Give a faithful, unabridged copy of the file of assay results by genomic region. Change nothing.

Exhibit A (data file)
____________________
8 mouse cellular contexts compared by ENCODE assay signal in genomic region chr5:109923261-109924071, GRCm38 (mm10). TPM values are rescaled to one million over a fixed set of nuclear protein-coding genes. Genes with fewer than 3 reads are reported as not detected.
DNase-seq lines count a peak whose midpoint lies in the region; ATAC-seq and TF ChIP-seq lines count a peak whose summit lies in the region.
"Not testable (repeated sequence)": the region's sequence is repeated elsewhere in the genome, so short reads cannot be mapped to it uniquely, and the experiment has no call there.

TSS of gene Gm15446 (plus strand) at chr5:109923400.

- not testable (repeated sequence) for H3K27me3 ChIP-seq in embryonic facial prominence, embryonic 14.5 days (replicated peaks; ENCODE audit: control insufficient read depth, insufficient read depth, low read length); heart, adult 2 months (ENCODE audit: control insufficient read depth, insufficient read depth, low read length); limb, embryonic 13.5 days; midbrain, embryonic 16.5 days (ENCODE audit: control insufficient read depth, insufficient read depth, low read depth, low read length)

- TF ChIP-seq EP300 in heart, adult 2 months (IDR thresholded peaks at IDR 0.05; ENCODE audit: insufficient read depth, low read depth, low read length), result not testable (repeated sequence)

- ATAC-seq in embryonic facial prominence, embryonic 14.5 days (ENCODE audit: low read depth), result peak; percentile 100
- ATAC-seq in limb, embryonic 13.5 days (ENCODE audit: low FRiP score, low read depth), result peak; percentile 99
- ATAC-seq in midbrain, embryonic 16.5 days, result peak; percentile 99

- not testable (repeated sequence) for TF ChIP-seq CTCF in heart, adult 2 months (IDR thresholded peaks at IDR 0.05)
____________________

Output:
8 mouse cellular contexts compared by ENCODE assay signal in genomic region chr5:109923261-109924071, GRCm38 (mm10). TPM values are rescaled to one million over a fixed set of nuclear protein-coding genes. Genes with fewer than 3 reads are reported as not detected.
DNase-seq lines count a peak whose midpoint lies in the region; ATAC-seq and TF ChIP-seq lines count a peak whose summit lies in the region.
"Not testable (repeated sequence)": the region's sequence is repeated elsewhere in the genome, so short reads cannot be mapped to it uniquely, and the experiment has no call there.

TSS of gene Gm15446 (plus strand) at chr5:109923400.

- not testable (repeated sequence) for H3K27me3 ChIP-seq in embryonic facial prominence, embryonic 14.5 days (replicated peaks; ENCODE audit: control insufficient read depth, insufficient read depth, low read length); heart, adult 2 months (ENCODE audit: control insufficient read depth, insufficient read depth, low read length); limb, embryonic 13.5 days; midbrain, embryonic 16.5 days (ENCODE audit: control insufficient read depth, insufficient read depth, low read depth, low read length)

- TF ChIP-seq EP300 in heart, adult 2 months (IDR thresholded peaks at IDR 0.05; ENCODE audit: insufficient read depth, low read depth, low read length), result not testable (repeated sequence)

- ATAC-seq in embryonic facial prominence, embryonic 14.5 days (ENCODE audit: low read depth), result peak; percentile 100
- ATAC-seq in limb, embryonic 13.5 days (ENCODE audit: low FRiP score, low read depth), result peak; percentile 99
- ATAC-seq in midbrain, embryonic 16.5 days, result peak; percentile 99

- not testable (repeated sequence) for TF ChIP-seq CTCF in heart, adult 2 months (IDR thresholded peaks at IDR 0.05)